When Nina Persson of the Cardigans signed with Bushwick-based indie label The End Records, she joined a handful of other established indie artists who had already eschewed big labels for The End, including the Dandy Warhols, the Lemonheads, Juliette Lewis and Rich Robinson of the Black Crowes. Alt-rock trio Better Than Ezra, playing a show at Irving Plaza tonight, also signed with The End last month.
The label’s founder Andreas Katsambas, who is thin, with salt-and-pepper-hair and a calming presence, said he believes many of these artists come to him because the bigger labels in Midtown feel “impersonal with all those cubicles,” whereas The End “feels like a real place.”
But what seems to truly set his operation apart from other indie labels is that it functions as more than just a record label. More than half of The End’s headquarters, at 94 Bogart Street, operates as an actual warehouse space, from where it runs two additional operations. One is a massive music webstore, called , and the other is a screen printing business, called Endless Merch.
On a recent Wednesday, a handful of guys, most of them with tattoos, long, stringy hair, and wearing band T-shirts, unloaded vinyl albums and CDs from boxes or worked on screen printing merchandise on The End’s manual press. “This is our life. We are all here because we don’t want to sell insurance,” said warehouse manager Jonathan Bova as Busta Rhymes blasted in the background. The room, which holds 8,000 CDS and nearly 3,000 records, includes rows and rows of music with notes on it such as: “Bro-Dawgs, Dandy Warhols LPs with a sticker are black.”
The room also contains dozens of boxes of finished, screen printed T-shirts, including shirts for Macaulay Culkin’s band Pizza Underground and for Godflesh, an industrial metal band on its first tour in a decade.
Bova said the many different operations make the label a one-stop shop for artists. “You can come here and put your album out, and then we can get it full press, social media” on the office side, he said, “and then also do your merch and ship it” on the warehouse side.
The End also sells their artists on an online store, Omega, which Katsambas got going back in the ’90s by spamming other web stores with comments saying he was selling CDs, all for $10, including shipping. Soon, he says, distributors started calling him, and today, Omega sells and ships out thousands of CDs and albums from The End’s warehouse a week.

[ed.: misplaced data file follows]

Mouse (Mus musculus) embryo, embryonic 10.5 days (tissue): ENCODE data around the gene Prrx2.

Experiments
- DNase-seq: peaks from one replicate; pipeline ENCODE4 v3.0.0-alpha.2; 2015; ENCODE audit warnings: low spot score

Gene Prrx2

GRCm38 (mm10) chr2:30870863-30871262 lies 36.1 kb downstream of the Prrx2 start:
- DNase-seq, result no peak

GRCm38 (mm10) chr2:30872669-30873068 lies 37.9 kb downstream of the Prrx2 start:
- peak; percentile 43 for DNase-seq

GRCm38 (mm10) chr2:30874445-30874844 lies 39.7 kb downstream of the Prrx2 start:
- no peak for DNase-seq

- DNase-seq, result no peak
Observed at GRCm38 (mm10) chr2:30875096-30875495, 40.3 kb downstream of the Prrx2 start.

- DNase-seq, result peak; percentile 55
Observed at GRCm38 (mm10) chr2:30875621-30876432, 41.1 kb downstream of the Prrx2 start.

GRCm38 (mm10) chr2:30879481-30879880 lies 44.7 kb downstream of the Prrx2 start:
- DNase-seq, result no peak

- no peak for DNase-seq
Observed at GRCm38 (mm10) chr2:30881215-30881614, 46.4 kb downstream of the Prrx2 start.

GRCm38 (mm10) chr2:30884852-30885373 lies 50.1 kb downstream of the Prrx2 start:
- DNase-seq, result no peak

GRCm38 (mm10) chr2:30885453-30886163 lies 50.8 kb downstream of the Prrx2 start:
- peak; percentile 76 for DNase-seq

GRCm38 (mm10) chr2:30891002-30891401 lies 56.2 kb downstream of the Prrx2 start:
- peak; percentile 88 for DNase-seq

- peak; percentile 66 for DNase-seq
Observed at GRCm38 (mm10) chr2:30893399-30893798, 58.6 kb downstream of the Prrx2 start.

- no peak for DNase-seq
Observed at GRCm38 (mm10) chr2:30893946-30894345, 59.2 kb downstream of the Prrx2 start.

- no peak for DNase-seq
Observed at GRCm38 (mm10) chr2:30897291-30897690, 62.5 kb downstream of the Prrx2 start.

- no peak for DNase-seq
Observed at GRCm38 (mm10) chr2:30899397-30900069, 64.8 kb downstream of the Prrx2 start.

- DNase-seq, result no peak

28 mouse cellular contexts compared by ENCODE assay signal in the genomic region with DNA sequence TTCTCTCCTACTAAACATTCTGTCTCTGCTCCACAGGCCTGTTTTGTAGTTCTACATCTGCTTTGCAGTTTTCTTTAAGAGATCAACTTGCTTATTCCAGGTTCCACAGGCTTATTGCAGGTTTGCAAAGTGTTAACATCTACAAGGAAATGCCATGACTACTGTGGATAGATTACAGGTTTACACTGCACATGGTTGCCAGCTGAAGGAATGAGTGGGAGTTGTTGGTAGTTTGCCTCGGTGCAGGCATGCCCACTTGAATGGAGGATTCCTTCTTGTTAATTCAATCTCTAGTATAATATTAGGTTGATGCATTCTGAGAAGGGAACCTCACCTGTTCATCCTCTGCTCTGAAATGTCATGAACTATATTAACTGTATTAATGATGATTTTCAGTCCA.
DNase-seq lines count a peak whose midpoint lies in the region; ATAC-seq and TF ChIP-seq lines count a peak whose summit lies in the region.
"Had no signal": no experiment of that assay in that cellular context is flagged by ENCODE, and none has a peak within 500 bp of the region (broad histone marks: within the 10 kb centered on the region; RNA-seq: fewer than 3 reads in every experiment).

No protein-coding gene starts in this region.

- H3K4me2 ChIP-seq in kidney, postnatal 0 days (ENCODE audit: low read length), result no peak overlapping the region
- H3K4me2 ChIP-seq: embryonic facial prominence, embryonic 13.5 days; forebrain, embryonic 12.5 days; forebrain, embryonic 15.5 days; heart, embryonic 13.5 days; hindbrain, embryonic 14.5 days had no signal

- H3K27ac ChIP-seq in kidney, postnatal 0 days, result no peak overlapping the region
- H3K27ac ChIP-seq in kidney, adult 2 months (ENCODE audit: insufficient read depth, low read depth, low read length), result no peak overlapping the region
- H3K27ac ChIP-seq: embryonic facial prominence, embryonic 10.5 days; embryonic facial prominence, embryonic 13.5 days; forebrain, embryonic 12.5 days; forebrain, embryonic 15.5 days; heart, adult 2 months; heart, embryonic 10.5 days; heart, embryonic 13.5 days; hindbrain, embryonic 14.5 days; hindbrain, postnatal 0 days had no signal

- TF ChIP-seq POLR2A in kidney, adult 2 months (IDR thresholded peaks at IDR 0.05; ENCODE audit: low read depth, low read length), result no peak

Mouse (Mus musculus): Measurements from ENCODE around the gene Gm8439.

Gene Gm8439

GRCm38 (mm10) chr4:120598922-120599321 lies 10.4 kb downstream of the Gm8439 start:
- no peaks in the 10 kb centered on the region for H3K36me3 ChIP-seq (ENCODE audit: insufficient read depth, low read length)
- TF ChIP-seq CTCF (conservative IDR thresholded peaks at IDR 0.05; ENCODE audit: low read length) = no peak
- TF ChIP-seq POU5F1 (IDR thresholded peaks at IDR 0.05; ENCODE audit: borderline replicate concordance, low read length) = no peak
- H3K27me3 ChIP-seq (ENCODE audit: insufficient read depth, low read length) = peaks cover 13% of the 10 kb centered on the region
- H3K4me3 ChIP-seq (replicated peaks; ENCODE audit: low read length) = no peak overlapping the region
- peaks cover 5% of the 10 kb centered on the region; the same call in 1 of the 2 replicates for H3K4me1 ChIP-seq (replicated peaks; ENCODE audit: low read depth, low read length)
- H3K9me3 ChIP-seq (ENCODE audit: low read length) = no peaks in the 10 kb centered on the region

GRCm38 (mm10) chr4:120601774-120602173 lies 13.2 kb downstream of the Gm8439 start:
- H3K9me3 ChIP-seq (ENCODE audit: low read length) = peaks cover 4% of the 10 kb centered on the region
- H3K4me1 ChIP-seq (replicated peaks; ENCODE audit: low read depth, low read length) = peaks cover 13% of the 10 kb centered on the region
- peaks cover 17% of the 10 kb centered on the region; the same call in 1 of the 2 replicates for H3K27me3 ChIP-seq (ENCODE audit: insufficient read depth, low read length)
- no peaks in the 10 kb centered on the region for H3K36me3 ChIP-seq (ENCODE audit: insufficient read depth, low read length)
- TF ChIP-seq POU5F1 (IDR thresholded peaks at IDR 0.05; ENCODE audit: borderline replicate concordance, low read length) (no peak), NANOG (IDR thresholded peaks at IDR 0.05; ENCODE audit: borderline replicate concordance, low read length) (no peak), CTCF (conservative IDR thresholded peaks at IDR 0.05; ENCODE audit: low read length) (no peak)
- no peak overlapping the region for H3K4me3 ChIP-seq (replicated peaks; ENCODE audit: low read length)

“As far as the web is concerned, we’ve got the hard rock and heavy metal niche on lock,” said Bova, who was preparing to go the next to the New England Metal and Hardcore Festival, where he would both sell CDs in person and look for undiscovered artists.
Finding new artists is a focus of any indie label, and Katsambas has been doing it since he started The End as a tiny operation back in Los Angeles, when he would recruit opening bands he liked from shows at Whiskey or the Roxy. (Katsambas moved the label to Bushwick in 2006.)
Today, Katsambas often asks his employees to suggests new artists. On that particularly Wednesday, a graphics employee at The End had brought in a chamber rock artist he liked to meet Katsambas. A buyer at The End, Logan Butler, said he got his job based on his extensive record collection.
And the label’s ambitions seem to be getting bigger. It recently started hosting “Endustry” parties, invite-only get togethers for other Brooklyn indie labels and artists. In the fall, it also hosted secret concerts inside its warehouse, which can fit about 200, including a November show with local bands Total Slacker, Ski Lodge and Cool Serbia. Bova said that so many people came to the shows that they had to put them temporarily on hold.
But Katsambas insists the focus remains very much on its signed artists. Last week, at least a quarter of The End staff went to go see Nina Persson play a sold out show at Baby’s All Right, a venue in Williamsburg, where she mostly played songs off her new solo album. Katsambas got their early, in time to see the opening act.